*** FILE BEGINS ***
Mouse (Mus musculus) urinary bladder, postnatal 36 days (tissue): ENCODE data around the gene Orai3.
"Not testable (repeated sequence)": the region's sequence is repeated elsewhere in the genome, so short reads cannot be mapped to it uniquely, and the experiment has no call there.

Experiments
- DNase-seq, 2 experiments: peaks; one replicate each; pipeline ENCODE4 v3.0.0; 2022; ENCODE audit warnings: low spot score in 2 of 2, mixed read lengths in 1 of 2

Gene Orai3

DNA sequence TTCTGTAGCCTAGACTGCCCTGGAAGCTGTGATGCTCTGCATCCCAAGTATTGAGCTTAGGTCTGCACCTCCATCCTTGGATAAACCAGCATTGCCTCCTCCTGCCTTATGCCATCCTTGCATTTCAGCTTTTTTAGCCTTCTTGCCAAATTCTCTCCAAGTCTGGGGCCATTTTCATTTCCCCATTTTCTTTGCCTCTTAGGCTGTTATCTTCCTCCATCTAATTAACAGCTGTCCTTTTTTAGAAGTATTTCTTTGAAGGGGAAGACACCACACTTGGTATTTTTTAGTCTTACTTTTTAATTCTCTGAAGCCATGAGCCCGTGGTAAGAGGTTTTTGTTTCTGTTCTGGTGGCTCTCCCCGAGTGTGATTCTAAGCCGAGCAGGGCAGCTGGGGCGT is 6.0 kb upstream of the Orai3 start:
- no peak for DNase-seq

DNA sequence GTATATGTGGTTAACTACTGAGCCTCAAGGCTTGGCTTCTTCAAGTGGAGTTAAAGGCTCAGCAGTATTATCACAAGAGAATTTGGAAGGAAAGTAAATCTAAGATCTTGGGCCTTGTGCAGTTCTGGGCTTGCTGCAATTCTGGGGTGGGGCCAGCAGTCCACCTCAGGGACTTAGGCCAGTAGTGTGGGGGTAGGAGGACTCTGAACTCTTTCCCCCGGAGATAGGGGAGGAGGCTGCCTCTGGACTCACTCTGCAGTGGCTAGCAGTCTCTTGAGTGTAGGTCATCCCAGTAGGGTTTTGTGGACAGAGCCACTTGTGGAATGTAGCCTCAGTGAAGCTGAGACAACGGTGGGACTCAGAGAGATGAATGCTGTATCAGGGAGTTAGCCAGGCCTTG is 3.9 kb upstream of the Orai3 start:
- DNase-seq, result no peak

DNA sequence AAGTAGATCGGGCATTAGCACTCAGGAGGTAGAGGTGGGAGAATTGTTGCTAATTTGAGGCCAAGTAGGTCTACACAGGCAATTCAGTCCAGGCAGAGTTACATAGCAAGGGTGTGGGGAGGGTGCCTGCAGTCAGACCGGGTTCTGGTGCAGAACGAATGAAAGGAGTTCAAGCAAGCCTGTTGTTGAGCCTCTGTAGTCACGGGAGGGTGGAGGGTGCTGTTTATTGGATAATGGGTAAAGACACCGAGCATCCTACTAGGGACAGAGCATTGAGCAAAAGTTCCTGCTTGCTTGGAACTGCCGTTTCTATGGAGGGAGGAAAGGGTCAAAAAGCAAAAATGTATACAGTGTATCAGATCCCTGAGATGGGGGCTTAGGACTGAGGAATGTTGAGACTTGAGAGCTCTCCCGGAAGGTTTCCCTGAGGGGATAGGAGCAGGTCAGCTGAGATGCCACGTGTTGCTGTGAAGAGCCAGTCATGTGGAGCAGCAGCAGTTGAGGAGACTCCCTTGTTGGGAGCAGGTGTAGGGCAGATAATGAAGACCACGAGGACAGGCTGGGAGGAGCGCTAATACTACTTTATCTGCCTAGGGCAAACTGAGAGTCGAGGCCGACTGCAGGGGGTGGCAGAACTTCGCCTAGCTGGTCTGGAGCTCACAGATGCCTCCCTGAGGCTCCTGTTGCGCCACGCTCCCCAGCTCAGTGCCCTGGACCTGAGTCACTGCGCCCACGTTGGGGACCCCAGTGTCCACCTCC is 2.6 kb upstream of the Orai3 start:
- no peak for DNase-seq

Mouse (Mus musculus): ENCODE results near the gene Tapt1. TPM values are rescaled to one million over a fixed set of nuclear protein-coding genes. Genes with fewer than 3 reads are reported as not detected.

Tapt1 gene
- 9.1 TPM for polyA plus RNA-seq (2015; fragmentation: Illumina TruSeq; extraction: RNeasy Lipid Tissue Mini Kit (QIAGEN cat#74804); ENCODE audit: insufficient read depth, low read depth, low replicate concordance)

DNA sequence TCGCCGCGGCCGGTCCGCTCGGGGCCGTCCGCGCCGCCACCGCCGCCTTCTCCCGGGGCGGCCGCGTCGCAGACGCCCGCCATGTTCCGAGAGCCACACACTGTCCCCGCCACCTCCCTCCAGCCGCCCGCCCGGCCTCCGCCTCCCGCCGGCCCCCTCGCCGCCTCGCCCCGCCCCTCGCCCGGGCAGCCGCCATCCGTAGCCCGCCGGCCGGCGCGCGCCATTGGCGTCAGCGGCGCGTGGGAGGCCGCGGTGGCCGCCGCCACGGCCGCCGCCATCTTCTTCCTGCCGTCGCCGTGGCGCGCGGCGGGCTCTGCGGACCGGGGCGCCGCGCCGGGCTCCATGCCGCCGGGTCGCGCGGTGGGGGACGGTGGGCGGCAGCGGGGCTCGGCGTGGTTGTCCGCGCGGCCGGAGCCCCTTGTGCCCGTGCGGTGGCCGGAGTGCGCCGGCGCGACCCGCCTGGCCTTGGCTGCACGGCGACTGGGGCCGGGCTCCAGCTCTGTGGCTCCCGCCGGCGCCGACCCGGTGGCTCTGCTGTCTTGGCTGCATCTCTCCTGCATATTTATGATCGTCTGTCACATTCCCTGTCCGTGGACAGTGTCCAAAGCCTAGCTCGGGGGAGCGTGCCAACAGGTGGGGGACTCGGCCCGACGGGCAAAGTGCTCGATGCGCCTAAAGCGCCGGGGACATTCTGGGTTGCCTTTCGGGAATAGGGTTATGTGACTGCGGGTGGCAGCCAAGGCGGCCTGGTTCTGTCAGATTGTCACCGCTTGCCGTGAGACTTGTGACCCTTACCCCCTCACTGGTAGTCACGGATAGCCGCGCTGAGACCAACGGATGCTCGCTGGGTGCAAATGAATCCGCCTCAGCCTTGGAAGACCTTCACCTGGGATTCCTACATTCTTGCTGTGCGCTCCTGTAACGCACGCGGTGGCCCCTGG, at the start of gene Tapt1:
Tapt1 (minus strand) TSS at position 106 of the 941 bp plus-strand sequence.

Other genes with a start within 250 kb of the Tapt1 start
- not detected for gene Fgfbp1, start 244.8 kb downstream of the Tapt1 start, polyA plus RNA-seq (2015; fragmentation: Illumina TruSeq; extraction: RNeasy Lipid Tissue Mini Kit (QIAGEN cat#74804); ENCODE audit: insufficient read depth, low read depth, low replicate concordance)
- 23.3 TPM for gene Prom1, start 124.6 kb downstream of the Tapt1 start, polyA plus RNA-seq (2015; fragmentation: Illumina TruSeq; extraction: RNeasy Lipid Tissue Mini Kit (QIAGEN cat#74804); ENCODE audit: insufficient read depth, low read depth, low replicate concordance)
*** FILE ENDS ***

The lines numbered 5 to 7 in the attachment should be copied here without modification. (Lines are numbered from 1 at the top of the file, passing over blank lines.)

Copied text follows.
Gene Orai3

DNA sequence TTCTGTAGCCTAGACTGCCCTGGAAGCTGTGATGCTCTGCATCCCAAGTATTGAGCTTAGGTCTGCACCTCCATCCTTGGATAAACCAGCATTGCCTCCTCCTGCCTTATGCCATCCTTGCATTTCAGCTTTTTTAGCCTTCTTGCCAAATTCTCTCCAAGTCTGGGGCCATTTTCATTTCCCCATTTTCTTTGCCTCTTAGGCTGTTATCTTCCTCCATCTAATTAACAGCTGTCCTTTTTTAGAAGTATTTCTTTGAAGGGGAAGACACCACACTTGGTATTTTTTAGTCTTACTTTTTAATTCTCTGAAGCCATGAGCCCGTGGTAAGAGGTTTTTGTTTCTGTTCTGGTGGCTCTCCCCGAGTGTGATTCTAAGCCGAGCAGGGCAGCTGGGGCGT is 6.0 kb upstream of the Orai3 start:
- no peak for DNase-seq